Accommodating Wheelchair Users as Rational Self-Interest

As I put ice on my swollen left elbow and swabbed the blood from my right leg, it occurred to me that “accommodations for the disabled” are often better thought of as accommodations for everyone.

After the Americans with Disabilities Act passed in 1990, my hospital lowered all the kerbs at crosswalks for people who use wheelchairs. Yes, it cost money and yes, it was a mess while they broke up the old kerbs and put in the little concrete ramps. But as someone who had often wheeled a cart with an overhead projector from my office to a classroom, I immediately loved it. So too did the workmen who rolled their supply chests full of lightbulbs, toilet paper and other supplies around the medical center. Parents pushing newborns in strollers also became big fans.

Unfortunately, some wheelchair-unfriendly public spaces remain with us, including many of the tube stations in the London Underground. Some have added lifts for people in wheelchairs, but many are essentially no go zones for the physically disabled. The lack of lifts doesn’t just affect wheelchair users. Every year thousands of people fall and are injured on the long metal escalators that carry them from deep underground to street level.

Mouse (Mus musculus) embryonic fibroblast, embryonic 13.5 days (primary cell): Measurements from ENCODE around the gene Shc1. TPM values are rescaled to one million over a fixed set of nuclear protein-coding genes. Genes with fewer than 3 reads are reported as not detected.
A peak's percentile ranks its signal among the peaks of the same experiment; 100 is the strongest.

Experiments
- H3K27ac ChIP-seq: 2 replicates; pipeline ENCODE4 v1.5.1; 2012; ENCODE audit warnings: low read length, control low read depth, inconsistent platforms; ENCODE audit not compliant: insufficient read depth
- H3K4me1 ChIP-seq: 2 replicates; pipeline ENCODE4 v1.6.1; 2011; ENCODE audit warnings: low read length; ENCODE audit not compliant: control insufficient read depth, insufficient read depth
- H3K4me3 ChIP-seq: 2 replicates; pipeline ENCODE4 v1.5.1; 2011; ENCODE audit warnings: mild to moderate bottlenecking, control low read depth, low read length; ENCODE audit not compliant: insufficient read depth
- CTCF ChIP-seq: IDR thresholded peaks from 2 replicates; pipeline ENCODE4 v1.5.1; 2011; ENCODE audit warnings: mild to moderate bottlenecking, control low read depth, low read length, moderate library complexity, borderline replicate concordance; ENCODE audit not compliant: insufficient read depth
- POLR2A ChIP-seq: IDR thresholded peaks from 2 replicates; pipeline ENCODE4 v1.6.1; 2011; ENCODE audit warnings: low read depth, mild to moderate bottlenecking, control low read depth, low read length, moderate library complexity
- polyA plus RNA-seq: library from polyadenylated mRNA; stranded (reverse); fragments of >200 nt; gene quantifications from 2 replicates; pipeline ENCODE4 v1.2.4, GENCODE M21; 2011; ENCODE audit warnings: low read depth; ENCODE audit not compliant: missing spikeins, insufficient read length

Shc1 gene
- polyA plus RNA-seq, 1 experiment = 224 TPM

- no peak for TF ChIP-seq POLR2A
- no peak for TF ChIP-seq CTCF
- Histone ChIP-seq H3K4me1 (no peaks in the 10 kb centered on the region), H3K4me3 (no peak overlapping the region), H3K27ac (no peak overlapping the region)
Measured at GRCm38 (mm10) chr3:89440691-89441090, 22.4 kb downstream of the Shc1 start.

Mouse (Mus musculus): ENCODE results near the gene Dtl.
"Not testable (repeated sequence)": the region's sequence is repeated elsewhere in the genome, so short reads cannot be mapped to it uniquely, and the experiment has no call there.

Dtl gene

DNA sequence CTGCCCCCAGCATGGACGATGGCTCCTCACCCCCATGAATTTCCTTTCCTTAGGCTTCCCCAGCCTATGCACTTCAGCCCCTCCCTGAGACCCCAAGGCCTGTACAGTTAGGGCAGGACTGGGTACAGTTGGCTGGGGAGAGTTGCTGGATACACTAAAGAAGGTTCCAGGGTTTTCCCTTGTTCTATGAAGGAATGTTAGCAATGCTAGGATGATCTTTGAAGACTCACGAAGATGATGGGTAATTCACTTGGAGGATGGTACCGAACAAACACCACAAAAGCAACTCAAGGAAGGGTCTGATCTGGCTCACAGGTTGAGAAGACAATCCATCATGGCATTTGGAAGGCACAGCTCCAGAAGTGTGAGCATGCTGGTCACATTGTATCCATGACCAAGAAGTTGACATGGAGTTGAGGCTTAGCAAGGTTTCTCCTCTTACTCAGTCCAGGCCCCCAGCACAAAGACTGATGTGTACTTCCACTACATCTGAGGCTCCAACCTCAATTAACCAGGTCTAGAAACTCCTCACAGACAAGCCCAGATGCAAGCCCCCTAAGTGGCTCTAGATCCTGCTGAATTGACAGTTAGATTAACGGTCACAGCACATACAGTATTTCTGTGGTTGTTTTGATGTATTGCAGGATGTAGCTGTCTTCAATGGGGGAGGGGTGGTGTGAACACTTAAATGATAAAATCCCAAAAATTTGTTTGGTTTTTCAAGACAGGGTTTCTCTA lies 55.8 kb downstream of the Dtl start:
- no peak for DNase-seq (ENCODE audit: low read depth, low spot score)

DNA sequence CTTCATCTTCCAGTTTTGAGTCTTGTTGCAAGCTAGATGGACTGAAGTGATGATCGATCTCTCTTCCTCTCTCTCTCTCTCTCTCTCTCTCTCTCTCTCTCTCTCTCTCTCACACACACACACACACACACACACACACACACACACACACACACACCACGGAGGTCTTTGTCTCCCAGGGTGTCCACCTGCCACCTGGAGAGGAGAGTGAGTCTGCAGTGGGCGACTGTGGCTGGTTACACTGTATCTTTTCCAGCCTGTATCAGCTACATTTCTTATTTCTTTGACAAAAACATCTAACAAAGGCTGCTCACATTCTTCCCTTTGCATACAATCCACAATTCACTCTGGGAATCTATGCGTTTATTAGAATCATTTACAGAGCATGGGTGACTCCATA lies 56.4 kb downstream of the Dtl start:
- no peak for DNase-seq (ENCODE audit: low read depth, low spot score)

Lots of people who don’t use wheelchairs are at heightened risk on escalators. These include people who have vertigo, people who need a cane to walk, people who are intoxicated and young children. Fortunately for the little boy who toppled off the escalator step in front of me last week, I was able to dive and catch him, taking the impact on my elbow and knee as we crashed down the moving stairs together. Unfortunately for me, I was limping so badly when I staggered to the next level of the station that I could barely walk, and there was no lift in sight. Neither could the uninjured but shaken little boy switch to a lift, which would have been safer for him.

That it makes life easier for wheelchair users ought to be a sufficient rationale for making public spaces more accessible. But the benefits for the rest of population are non-negligible, making the case even stronger than what a purely altruistic analysis would suggest.

[Cross-posted at The Reality-based Community]

Keith Humphreys

Keith Humphreys is a professor of psychiatry at Stanford University. He served as a senior policy advisor at the White House Office of National Drug Control Policy from 2009 to 2010.